I also have issue with no-knock raids. Is it necessary sometimes? Yes. Authorizing them should be done with great caution. I don’t have a problem videotaping them either but it should be down with the understanding that there is going to be mistakes and instances where you can’t apply common feeling about things. For example, pointing guns and/or physically securing kids. It may seem cruel to do so but is dangerous for the officer and civilians not to. However the MSM and most people won’t understand that when watching the video. They also have a hard time discerning from a mistake and gross negligence.

    A long time ago I work at a maximum security prison. Often we would have a good idea when something was about to happen or when someone cell needed to be search. However there were strict procedures we had to follow to do anything. Therefore we ended up either not heading off the problem or putting innocent inmates though a bunch of BS.

  11. Steve Plunk says:

    Chris,

    Broad points indeed but necessary in the interest of brevity in a post.

    I think we differ on a few of the main points but not like you might think. First, what I regard as “harass and bully” you refer to as “trained to control situations”. Now from each side you have a different point of view, the officer is trained to believe this is a necessary way of interacting while the citizen feels disrespect and fear. I don’t think our diverging views on this are reconcilable but mine is no less valid. Even your opening statement in response to my post carried what I perceived an attempt to marginalize my points or control the situation.

    I also believe there are just too many instances of rights violations for police to be properly trained. There are also too many stories of police not purging their departments of the bad apples. To be honest, that excuse is wearing thin.

    There have been numerous times I have encountered this type of discourteous behavior from my local police department. Over the years my faith in the police has been shaken a number of times. I recall a particular story in my local paper regarding the Saturday night shift who called themselves the reservoir dogs. They boasted of their tactic of asking citizens for identification and explanations of where they were going without any cause. Those who did not comply were surrounded and yelled at until they complied. So I’m not using a rhetorical device, I speak of real things. By the way, they were disbanded soon after.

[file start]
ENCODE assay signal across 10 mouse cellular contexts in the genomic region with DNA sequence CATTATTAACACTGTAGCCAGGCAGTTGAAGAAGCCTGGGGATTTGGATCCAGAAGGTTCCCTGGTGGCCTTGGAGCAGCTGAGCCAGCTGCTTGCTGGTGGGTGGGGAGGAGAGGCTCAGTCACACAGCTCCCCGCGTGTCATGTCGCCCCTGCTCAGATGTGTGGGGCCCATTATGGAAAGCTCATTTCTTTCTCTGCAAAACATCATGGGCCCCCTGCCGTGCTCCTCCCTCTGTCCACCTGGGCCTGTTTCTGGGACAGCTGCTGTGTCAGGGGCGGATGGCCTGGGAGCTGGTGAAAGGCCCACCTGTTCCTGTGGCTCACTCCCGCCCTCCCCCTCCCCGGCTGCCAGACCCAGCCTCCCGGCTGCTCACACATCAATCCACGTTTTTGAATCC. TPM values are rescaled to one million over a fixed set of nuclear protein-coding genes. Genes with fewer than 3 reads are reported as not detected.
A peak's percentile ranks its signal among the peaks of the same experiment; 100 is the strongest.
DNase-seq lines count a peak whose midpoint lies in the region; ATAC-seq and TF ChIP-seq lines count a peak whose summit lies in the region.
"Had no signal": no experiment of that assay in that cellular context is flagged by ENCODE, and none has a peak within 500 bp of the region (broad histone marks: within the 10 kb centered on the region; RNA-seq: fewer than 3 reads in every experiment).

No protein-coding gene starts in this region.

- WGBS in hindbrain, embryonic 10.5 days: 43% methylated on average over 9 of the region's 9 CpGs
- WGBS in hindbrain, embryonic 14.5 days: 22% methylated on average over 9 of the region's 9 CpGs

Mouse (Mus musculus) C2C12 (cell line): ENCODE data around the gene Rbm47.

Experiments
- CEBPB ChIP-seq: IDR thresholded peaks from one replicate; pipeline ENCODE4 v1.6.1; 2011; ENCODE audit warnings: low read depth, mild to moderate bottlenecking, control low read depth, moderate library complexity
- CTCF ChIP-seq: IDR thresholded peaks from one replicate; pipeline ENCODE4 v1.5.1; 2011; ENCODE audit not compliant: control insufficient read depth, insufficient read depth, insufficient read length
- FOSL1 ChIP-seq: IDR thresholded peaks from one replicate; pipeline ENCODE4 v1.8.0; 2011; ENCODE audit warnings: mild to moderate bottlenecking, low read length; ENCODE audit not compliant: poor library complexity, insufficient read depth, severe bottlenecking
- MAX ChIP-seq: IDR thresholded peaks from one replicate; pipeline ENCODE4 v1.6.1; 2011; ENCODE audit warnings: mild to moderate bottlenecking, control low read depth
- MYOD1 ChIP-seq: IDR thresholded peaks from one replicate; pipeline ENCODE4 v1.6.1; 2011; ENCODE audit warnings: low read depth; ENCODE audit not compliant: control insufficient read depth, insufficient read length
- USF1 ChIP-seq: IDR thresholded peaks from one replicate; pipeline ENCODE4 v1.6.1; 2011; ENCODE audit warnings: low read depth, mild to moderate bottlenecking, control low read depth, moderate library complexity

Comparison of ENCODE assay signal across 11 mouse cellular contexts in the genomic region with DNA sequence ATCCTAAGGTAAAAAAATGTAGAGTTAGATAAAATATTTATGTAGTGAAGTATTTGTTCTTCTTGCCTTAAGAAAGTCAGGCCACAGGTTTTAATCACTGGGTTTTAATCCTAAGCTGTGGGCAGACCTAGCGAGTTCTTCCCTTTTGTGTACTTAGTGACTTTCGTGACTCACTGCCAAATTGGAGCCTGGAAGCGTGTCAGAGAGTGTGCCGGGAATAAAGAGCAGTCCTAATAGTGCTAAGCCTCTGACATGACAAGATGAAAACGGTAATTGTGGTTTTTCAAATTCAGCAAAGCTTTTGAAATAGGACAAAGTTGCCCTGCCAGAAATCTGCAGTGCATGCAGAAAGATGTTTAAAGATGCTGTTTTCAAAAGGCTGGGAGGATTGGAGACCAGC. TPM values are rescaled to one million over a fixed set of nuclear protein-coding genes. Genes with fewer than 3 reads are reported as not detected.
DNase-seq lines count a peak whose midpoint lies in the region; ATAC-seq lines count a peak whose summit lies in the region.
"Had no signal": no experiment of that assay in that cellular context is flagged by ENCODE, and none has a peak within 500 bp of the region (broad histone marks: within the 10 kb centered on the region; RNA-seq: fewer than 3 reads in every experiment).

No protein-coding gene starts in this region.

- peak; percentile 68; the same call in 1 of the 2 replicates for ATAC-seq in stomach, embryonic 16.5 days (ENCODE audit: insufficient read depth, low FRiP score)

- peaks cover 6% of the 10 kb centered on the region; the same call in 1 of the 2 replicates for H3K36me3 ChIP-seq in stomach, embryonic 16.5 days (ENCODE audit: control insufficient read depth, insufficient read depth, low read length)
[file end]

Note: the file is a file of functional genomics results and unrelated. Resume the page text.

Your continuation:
As far as my motivations I can only claim to be an involved citizen. No tickets in twenty years, no arrests, no real trouble with the law in any form. I’ve had a neighbor who was a policeman, relatives, acquaintances. There is really no way to impugn my motives.

    Like I said, there are too many stories like this to ignore them any longer. It’s obvious problems exist and it’s my hypothesis that it’s a training problem.

    I appreciate your input and hope this discussion can continue.

  12. G.A.Phillips says:

    And I think progess could be made by simply ending this horror we know as the War on Drugs. It has been the primary reason for the rise in no-knock raids and the militarization of police departments across the country (even small town police departments with little or no crime now have SWAT units).

    Once they raided my apartment cause they where raiding the apartment down stairs, they had the dudes name on the search warrant for down stairs and occupant on the search warrant for my apartment, I guess they wanted to make sure, I dint like it much and nether did my roommate who was home and had a roach on him. but then again speaking of video,I wish I had a video from when they kick in the door and he peed himself.I get home from work, door kicked in apartment trashed for safety’s sake I Guess and a yellow puddle on the Kitchen floor, lol.

    But what about my police Sgt. buddy who raids booby trapped meth labs in the nations 5th largest city almost every single day that he goes to work, I want him to have everything he needs and every advantage.

    just a couple different thing’s for the discussion to think on.

  13. anjin-san says:

    I am not aware of any agency that trains to “bully” or “intimidate”

    Please. I have had a number of unpleasant experiences over the years with these tactics over the years, and I am a lifelong inhabitant of respectable white upper middle-class land. Hate to even think about the crap poor folks and people of color have to deal with.

    I have political connections and have used them on more than one occasion in dealing with cops who seemed want to intimidate first, ask questions later. What happens to the folks who never make it to political fund raisers?

  14. G.A.Phillips says:

    I have political connections and have used them on more than one occasion in dealing with cops who seemed want to intimidate first, ask questions later.